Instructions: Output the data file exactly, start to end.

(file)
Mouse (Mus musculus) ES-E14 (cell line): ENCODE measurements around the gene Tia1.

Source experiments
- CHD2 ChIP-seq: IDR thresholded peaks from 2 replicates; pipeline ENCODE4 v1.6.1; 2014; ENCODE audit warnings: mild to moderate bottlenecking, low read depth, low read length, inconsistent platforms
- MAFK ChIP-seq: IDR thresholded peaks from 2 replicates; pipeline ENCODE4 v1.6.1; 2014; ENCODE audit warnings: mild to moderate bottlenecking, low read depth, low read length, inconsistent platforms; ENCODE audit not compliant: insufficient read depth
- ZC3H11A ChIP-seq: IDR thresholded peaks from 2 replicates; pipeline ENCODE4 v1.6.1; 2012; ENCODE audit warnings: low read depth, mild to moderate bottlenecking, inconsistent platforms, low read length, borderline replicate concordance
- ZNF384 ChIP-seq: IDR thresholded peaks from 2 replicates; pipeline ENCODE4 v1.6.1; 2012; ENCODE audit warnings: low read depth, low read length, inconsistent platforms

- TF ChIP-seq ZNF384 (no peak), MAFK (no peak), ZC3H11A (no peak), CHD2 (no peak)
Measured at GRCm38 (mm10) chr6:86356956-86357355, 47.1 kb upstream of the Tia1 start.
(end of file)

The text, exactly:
Mouse (Mus musculus) ES-E14 (cell line): ENCODE measurements around the gene Tia1.

Source experiments
- CHD2 ChIP-seq: IDR thresholded peaks from 2 replicates; pipeline ENCODE4 v1.6.1; 2014; ENCODE audit warnings: mild to moderate bottlenecking, low read depth, low read length, inconsistent platforms
- MAFK ChIP-seq: IDR thresholded peaks from 2 replicates; pipeline ENCODE4 v1.6.1; 2014; ENCODE audit warnings: mild to moderate bottlenecking, low read depth, low read length, inconsistent platforms; ENCODE audit not compliant: insufficient read depth
- ZC3H11A ChIP-seq: IDR thresholded peaks from 2 replicates; pipeline ENCODE4 v1.6.1; 2012; ENCODE audit warnings: low read depth, mild to moderate bottlenecking, inconsistent platforms, low read length, borderline replicate concordance
- ZNF384 ChIP-seq: IDR thresholded peaks from 2 replicates; pipeline ENCODE4 v1.6.1; 2012; ENCODE audit warnings: low read depth, low read length, inconsistent platforms

- TF ChIP-seq ZNF384 (no peak), MAFK (no peak), ZC3H11A (no peak), CHD2 (no peak)
Measured at GRCm38 (mm10) chr6:86356956-86357355, 47.1 kb upstream of the Tia1 start.